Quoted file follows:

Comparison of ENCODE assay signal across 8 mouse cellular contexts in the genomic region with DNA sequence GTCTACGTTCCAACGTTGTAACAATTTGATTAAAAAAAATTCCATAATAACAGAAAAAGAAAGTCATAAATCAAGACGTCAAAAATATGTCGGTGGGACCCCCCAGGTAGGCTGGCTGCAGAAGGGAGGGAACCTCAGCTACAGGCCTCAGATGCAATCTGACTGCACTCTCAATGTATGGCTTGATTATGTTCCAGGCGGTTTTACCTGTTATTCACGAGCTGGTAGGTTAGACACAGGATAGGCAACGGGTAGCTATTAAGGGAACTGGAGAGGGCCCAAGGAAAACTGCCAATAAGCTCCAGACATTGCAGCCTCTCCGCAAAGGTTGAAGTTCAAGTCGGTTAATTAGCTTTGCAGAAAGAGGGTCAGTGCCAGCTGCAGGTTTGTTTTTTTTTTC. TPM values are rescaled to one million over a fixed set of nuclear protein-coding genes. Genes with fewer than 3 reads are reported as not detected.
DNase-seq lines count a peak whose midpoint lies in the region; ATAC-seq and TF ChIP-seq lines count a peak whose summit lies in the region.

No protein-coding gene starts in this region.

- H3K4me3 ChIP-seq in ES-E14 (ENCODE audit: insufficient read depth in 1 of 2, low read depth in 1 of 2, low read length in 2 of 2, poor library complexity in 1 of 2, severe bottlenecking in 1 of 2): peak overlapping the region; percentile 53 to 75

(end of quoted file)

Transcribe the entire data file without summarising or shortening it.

Comparison of ENCODE assay signal across 8 mouse cellular contexts in the genomic region with DNA sequence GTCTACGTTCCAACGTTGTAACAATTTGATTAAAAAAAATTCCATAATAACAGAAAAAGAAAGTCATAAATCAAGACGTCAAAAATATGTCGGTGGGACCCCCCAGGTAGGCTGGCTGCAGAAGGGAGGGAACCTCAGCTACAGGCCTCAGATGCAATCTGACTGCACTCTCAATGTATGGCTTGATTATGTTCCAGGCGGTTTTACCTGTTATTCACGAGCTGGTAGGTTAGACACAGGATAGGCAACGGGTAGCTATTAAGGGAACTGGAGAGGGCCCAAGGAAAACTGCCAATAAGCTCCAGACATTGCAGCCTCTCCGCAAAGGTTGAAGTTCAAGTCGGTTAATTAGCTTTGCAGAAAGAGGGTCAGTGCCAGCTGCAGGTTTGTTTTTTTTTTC. TPM values are rescaled to one million over a fixed set of nuclear protein-coding genes. Genes with fewer than 3 reads are reported as not detected.
DNase-seq lines count a peak whose midpoint lies in the region; ATAC-seq and TF ChIP-seq lines count a peak whose summit lies in the region.

No protein-coding gene starts in this region.

- H3K4me3 ChIP-seq in ES-E14 (ENCODE audit: insufficient read depth in 1 of 2, low read depth in 1 of 2, low read length in 2 of 2, poor library complexity in 1 of 2, severe bottlenecking in 1 of 2): peak overlapping the region; percentile 53 to 75